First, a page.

Many of us have already been through a variety of changes to way in which our household waste is collected and the manner in which we have been encouraged to recycle. Although the results have been impressive, further improvements are being targeted for 2012.

Local councils across England and Wales have been pursuing some quite ambitious targets for waste recycling over recent years and as a result almost all UK householders have experienced big changes in the frequency and manner in which their household waste is collected. Councils like Surrey, for example, are already well ahead of the curve, while other inner city councils have more challenging situations to contend with. The targets have also affected business waste collection and other waste disposal businesses such as skip hire companies and landfill operators. Everyone is facing increased pressure to both cut down waste generation and improve recycling levels.

A government paper released earlier this year illustrated the successes to date with an increase of nearly 40 per cent in the level of household waste recycling between 2009/2010 and 2010/2011, with over 40 per cent of waste now being recycled. Commercial and industrial waste amounts to double that of household waste and over 50 per cent of that was recycled in 2009. We hope that, although accurate figures are somewhat delayed for this sector, 2011 statistics will show further improvements.

The initiatives now being driven by the government include a higher frequency and improved quality of household rubbish collection services, campaigns to reduce the amount of food waste and changes that will help people to recycle on-the-go in towns, villages, cities and public places. Household waste collection services had seen frequency reductions over recent years, with some areas only benefiting from fortnightly collections, but the government has decided that this should change and revert to weekly collections. The government will also get rid of some odd incentives that worked to encourage local authorities to degrade waste collection services, plus there will be improved monitoring activities to measure success and protect all parties involved.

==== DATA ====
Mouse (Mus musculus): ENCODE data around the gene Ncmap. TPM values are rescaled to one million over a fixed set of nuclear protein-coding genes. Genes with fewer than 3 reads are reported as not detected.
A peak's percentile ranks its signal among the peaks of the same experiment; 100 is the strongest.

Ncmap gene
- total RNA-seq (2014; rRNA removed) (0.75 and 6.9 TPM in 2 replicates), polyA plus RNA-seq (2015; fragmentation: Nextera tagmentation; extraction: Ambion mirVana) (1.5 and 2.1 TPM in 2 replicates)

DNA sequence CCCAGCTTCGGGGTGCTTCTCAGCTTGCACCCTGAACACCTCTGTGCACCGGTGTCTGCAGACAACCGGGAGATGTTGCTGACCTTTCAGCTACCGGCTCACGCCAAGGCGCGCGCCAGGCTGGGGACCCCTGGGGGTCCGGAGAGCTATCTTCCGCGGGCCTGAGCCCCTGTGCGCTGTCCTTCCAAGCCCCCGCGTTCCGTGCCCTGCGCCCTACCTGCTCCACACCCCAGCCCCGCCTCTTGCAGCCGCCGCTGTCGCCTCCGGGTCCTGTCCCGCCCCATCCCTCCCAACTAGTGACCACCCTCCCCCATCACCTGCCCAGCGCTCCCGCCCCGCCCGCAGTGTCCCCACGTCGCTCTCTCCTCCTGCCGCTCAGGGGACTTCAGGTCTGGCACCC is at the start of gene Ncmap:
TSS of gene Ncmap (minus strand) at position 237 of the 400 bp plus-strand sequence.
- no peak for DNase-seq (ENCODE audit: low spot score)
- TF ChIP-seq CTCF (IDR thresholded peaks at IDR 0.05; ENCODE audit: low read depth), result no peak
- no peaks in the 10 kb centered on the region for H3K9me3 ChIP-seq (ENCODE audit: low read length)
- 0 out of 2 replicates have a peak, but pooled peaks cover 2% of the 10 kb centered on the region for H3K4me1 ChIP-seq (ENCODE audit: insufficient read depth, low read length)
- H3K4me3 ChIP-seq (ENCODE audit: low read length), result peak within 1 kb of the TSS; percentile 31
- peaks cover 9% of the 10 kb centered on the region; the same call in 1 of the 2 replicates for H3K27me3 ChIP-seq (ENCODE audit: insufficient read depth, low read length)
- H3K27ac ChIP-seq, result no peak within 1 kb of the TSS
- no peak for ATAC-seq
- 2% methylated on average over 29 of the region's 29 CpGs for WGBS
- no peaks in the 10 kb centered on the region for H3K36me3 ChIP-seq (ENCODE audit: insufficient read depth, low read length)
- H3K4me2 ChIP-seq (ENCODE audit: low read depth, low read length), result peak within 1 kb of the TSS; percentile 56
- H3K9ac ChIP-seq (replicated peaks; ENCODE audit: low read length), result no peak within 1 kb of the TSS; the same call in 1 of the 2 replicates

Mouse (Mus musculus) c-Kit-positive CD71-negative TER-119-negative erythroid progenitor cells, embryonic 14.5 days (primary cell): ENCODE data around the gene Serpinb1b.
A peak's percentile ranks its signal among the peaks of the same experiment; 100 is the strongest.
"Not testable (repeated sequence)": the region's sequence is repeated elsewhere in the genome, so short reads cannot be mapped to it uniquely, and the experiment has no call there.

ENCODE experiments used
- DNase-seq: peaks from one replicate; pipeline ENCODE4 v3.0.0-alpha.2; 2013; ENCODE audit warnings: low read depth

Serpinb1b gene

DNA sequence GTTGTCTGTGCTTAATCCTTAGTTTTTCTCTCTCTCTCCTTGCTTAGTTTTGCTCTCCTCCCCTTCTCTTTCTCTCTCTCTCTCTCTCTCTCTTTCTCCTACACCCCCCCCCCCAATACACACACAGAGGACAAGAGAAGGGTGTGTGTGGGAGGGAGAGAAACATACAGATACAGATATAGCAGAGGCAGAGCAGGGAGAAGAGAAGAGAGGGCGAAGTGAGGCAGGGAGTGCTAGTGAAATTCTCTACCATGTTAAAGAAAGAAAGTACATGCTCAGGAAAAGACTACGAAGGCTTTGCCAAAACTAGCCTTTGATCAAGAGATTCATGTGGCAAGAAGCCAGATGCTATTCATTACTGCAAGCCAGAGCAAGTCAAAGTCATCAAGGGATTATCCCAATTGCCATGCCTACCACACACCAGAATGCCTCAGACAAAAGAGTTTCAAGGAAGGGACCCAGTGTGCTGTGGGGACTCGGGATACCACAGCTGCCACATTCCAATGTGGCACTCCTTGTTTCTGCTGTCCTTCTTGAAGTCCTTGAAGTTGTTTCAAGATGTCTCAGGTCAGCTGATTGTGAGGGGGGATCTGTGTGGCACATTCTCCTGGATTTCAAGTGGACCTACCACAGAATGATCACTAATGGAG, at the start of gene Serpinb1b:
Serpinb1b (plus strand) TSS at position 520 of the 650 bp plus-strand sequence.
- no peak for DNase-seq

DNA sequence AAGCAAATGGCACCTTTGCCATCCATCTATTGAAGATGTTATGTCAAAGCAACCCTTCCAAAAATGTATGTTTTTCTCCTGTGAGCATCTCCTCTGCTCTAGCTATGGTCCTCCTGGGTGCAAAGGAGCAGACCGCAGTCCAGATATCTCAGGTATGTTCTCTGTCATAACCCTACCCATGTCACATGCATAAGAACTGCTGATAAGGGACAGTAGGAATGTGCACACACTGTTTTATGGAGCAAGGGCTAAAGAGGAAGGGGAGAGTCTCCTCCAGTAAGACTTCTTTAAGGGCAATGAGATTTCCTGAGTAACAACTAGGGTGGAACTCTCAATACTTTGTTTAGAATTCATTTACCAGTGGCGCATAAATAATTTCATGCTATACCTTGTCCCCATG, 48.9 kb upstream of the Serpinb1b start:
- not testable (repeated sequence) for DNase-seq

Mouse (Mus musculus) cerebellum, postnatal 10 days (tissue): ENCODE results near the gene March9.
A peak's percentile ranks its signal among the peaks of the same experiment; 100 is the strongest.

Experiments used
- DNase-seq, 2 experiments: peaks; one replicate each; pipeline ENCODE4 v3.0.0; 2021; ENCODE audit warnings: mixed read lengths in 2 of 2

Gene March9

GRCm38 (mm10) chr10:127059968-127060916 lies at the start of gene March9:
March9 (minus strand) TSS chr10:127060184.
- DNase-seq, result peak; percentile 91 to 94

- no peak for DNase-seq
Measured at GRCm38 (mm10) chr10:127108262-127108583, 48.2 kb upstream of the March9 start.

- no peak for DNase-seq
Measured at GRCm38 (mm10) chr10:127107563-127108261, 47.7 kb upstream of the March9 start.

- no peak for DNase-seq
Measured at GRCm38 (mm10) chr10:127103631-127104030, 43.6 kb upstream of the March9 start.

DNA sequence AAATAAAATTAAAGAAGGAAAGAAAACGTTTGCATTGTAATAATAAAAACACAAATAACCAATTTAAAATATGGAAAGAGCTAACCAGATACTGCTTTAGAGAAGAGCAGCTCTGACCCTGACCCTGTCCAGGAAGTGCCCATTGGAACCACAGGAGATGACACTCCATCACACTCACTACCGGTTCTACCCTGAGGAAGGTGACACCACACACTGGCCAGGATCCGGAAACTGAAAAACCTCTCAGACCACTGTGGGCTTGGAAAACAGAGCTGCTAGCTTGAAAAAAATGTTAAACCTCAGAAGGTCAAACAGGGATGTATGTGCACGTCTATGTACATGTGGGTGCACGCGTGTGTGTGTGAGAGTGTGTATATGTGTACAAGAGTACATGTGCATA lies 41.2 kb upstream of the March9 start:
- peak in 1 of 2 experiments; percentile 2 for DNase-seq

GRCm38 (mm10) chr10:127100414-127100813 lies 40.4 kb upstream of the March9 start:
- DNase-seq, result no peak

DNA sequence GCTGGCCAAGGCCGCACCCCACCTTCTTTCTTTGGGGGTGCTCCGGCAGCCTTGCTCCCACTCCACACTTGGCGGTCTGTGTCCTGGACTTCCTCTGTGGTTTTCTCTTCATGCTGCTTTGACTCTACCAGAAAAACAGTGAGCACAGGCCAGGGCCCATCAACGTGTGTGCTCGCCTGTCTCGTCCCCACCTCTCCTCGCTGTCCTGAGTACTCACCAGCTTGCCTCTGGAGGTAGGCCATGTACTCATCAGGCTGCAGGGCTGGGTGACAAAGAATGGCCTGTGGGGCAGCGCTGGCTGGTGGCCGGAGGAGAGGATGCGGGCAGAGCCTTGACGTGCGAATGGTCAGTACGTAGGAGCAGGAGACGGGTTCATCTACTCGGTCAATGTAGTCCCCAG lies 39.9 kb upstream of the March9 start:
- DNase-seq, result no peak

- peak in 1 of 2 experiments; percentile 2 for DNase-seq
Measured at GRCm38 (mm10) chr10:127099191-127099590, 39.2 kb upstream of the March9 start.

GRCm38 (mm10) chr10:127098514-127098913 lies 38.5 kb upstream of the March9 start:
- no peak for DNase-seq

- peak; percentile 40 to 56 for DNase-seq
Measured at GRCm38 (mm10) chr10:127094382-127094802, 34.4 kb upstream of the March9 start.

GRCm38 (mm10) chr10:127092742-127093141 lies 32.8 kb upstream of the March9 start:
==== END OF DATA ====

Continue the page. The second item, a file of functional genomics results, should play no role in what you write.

Skip hire companies are already subject to strict recycling legislation and through increased charges and levies, put pressure on their customers to dispose of waste more responsibly. It is interesting that although the UK is a net importer of goods from overseas, our net export of waste for recycling is not in step and the government is considering other measures to bring this back into balance.

The changes predicted for 2012 are expected to create over £1 billion worth of savings by 2020, prevent almost 20 million tonnes of landfill and save almost 15 million tonnes of raw materials.

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